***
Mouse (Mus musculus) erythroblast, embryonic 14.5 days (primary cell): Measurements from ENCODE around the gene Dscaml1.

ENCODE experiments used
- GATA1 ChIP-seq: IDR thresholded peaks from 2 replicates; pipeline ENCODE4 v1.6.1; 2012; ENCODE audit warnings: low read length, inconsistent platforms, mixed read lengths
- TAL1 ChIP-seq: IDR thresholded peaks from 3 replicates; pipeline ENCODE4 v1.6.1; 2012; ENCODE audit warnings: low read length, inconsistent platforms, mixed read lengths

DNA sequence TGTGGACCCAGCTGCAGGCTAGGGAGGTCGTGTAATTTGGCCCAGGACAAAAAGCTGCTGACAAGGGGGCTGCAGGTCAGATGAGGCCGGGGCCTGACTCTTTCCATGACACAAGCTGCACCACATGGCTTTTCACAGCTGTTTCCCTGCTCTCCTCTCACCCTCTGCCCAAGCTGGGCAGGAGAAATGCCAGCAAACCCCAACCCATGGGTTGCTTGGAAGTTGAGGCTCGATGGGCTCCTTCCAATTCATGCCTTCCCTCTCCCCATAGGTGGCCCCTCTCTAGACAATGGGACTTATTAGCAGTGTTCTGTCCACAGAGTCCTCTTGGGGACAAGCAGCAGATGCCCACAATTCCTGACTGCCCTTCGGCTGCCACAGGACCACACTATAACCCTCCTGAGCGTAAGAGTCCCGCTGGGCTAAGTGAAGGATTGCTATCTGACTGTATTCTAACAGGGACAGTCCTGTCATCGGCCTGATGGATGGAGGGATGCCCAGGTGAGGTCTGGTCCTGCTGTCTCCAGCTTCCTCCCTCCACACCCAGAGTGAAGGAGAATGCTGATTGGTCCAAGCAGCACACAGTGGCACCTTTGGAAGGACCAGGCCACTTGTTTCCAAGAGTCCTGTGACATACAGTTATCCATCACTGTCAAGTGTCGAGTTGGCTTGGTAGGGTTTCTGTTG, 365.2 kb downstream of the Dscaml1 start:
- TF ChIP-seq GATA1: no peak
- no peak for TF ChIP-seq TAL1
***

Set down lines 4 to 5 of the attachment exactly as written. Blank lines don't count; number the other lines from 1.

- TAL1 ChIP-seq: IDR thresholded peaks from 3 replicates; pipeline ENCODE4 v1.6.1; 2012; ENCODE audit warnings: low read length, inconsistent platforms, mixed read lengths

DNA sequence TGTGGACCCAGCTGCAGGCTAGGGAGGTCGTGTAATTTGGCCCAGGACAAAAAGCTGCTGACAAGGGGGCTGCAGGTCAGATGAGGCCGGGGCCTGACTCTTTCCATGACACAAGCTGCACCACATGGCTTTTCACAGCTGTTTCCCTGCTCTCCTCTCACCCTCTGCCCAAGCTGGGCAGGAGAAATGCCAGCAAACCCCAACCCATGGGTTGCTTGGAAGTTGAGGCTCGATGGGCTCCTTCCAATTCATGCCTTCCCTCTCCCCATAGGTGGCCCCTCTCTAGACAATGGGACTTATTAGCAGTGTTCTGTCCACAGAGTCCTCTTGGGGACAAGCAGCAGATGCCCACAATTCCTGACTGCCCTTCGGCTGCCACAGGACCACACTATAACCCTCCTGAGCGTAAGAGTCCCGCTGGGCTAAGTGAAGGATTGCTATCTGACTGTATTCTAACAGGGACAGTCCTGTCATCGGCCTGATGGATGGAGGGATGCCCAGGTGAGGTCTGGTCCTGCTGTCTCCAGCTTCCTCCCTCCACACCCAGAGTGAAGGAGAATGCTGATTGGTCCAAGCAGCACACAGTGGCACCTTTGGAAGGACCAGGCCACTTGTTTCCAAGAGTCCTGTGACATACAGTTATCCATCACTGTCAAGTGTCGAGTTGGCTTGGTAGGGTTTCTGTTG, 365.2 kb downstream of the Dscaml1 start: